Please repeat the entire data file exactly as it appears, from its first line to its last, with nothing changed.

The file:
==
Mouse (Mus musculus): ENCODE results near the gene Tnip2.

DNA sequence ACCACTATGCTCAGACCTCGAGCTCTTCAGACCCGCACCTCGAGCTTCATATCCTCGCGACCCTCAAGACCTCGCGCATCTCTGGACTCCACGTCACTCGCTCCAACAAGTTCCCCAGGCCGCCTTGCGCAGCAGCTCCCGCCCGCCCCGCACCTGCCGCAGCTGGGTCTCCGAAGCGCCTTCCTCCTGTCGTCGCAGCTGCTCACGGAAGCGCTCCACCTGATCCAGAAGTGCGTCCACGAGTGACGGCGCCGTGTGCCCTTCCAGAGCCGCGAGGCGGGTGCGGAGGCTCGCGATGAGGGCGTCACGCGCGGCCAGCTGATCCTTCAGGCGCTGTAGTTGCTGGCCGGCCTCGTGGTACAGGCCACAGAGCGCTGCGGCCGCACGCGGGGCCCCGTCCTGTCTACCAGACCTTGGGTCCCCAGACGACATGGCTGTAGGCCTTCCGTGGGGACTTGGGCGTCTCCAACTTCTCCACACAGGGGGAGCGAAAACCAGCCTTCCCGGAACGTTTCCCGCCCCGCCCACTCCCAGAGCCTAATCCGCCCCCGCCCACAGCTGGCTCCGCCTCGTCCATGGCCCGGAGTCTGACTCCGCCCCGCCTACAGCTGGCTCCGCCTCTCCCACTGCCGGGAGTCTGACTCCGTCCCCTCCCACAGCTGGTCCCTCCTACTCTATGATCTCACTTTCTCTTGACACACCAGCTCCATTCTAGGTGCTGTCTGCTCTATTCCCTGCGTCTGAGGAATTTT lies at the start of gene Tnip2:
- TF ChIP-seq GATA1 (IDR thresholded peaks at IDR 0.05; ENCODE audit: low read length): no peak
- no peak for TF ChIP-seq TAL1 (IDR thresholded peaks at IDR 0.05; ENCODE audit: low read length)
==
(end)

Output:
Mouse (Mus musculus): ENCODE results near the gene Tnip2.

DNA sequence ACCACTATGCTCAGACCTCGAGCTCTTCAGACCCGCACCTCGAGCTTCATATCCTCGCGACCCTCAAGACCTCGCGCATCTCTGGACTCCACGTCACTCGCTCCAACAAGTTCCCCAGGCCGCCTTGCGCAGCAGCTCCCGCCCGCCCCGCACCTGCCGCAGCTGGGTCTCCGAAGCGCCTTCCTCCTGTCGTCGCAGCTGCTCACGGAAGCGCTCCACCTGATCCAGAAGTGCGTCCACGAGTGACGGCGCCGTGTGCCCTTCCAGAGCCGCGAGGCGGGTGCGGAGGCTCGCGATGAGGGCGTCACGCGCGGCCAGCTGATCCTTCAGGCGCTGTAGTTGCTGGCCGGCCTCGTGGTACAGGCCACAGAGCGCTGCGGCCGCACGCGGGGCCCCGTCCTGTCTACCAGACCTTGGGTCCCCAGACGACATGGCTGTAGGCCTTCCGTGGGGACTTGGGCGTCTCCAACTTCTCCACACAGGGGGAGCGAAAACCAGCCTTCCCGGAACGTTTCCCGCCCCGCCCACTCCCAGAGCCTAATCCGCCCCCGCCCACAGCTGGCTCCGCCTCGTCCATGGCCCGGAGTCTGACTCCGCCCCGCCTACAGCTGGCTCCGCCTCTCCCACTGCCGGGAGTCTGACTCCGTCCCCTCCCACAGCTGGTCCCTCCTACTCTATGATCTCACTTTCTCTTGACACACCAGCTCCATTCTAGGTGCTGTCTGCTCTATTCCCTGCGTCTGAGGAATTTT lies at the start of gene Tnip2:
- TF ChIP-seq GATA1 (IDR thresholded peaks at IDR 0.05; ENCODE audit: low read length): no peak
- no peak for TF ChIP-seq TAL1 (IDR thresholded peaks at IDR 0.05; ENCODE audit: low read length)